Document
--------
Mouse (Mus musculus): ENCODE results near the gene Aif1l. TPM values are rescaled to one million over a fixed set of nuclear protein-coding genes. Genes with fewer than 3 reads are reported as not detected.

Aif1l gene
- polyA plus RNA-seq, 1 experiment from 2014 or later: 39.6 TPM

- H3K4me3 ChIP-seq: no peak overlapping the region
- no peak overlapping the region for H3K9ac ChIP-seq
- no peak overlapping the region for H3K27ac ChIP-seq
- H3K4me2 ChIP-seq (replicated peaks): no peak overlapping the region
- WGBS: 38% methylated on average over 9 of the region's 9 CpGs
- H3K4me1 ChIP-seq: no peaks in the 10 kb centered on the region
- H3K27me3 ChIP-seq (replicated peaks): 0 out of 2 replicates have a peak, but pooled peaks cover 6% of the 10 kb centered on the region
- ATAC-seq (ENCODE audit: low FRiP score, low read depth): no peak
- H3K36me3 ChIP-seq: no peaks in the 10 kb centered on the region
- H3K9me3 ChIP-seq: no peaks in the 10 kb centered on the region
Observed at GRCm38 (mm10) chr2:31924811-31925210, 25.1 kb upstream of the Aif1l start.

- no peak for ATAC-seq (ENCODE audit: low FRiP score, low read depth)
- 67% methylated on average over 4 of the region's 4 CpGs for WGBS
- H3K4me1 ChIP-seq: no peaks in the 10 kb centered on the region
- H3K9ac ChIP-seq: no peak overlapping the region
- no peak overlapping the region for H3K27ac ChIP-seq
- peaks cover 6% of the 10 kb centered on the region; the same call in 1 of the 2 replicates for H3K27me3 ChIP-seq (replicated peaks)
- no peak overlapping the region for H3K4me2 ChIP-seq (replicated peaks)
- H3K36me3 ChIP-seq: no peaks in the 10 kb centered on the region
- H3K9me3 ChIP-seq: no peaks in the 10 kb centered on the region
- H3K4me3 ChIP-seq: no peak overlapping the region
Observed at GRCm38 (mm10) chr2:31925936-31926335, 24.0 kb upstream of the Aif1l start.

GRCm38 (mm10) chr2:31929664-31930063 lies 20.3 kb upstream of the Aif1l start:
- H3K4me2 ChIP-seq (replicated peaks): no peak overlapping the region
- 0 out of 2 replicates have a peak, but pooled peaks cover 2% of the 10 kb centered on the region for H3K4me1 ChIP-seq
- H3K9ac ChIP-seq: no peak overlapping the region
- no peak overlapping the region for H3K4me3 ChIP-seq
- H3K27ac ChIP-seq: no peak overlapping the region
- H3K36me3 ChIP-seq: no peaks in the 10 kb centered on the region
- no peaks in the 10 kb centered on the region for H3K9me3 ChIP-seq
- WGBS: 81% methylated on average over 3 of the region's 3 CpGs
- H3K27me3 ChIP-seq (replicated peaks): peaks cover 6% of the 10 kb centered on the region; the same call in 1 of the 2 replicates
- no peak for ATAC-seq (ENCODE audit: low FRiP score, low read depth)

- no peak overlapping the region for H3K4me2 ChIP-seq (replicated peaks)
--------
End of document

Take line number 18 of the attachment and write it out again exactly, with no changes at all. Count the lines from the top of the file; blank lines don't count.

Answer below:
- H3K9ac ChIP-seq: no peak overlapping the region